Delphine Manivet is the perfect example of a traditional couturier, without the official endorsement. In her Paris atelier she and her small team create extraordinary clothing for a select clientele. They create their own unique patterned fabrics and call upon a network of specialised craftsmen and women in and around Paris to supply them with exquisite fabric-covered buttons and revive ancient embroidery techniques that embellish her modern, luxurious designs.
Iris van Herpen, a protégé of Alexander McQueen, has surrounded herself with people from around the world who possess the inimitable skills required for the creation of her extraordinary works. Swapping organza and lace for latex and silicone, van Herpen has quickly become a favourite of many artists, including Björk. Will either of these designers win over haute couture’s governing body and finally make it to the A grade?
Screens with Laura Falconer’s striking short film, Flow (3 mins, UK, 2015), a collaboration with Sadler’s Wells’ choreographer Russell Maliphant and featuring a piece from Iris van Herpen’s ‘Biopiracy’ collection. “The fabric of Iris' dress is fascinating, the light dances across it as it moves. Working with Russell and Carys Staton (the dancer) enabled me to showcase this with energetic elegance.” – Laura Falconer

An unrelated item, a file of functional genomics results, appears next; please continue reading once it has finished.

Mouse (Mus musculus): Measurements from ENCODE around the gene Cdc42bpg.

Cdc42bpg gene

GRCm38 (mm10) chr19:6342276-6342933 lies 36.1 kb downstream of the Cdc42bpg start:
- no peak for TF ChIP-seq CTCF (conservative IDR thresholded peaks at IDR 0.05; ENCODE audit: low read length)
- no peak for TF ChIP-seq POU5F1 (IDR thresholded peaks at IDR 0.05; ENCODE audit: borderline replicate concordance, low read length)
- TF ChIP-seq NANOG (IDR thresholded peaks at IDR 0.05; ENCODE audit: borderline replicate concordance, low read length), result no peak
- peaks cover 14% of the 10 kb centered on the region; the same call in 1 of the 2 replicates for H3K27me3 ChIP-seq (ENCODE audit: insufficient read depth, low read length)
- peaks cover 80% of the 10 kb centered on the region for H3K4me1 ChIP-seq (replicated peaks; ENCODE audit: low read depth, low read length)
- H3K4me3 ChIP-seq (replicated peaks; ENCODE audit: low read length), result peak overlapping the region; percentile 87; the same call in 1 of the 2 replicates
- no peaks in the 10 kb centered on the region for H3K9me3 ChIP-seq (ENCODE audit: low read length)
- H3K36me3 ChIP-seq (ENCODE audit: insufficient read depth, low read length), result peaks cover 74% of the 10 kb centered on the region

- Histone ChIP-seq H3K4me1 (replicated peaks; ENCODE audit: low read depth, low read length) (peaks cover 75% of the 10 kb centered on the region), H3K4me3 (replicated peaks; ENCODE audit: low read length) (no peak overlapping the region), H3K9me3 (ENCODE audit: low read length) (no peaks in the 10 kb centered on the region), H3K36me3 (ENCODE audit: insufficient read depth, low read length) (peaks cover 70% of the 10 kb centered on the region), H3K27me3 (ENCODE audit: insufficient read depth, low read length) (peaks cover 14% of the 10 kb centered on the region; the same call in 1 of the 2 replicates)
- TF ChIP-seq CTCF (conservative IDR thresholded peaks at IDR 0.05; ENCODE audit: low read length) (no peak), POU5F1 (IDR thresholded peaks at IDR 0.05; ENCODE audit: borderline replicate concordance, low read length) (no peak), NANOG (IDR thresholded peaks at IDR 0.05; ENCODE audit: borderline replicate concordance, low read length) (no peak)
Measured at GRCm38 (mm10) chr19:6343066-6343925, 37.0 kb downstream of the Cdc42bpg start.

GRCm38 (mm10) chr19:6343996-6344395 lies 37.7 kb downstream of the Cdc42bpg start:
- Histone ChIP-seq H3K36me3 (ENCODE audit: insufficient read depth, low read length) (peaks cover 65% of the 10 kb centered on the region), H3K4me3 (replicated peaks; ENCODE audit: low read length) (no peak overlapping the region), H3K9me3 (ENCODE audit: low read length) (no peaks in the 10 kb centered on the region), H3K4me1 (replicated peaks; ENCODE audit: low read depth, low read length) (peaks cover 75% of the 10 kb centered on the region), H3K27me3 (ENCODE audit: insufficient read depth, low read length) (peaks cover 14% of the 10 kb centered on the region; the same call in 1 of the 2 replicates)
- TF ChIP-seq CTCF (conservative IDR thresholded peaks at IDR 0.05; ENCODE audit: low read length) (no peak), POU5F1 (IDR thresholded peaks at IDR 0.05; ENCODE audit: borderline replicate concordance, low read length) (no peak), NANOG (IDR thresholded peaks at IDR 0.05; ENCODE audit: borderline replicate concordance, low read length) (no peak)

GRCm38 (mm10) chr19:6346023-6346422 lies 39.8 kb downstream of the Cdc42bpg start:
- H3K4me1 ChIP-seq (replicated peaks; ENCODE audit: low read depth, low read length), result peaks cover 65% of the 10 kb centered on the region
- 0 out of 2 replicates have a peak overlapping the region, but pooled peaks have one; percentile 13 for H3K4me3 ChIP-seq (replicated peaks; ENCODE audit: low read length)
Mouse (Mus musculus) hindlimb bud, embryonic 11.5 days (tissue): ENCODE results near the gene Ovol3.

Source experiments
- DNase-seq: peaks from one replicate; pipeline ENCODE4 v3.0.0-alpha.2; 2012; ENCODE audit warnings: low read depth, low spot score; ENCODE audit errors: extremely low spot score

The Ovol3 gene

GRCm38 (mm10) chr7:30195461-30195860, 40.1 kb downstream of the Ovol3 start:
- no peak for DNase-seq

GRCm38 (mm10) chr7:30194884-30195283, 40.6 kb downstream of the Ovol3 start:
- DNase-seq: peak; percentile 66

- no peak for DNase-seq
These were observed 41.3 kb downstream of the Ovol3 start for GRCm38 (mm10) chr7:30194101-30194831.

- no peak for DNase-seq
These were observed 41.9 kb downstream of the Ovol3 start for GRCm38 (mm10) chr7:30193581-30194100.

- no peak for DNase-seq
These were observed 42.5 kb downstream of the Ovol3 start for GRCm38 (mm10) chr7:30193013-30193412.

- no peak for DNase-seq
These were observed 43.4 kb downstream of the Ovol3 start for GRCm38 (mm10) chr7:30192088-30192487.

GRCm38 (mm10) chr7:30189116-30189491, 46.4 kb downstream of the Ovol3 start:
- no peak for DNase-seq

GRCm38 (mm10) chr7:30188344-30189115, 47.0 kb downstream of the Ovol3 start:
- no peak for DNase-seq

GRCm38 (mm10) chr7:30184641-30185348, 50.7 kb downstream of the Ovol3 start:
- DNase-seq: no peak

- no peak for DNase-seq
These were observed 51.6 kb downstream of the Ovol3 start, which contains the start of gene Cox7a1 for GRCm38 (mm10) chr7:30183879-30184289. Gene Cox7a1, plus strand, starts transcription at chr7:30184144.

Presented as part of the Melbourne Spring Fashion Week 2015
#Couture, The New Queens of Haute
28 Aug - 11 Sep
France’s Delphine Manivet and Holland’s Iris van Herpen are both on the precipice of fashion greatness. The former creates sublime wedding gowns completely by hand using ancient crafts, while the latter’s best friends are her laser cutter and 3D printer. Their approaches may differ greatly, but their love of craft, innovation and dedication reflects the core values of haute couture.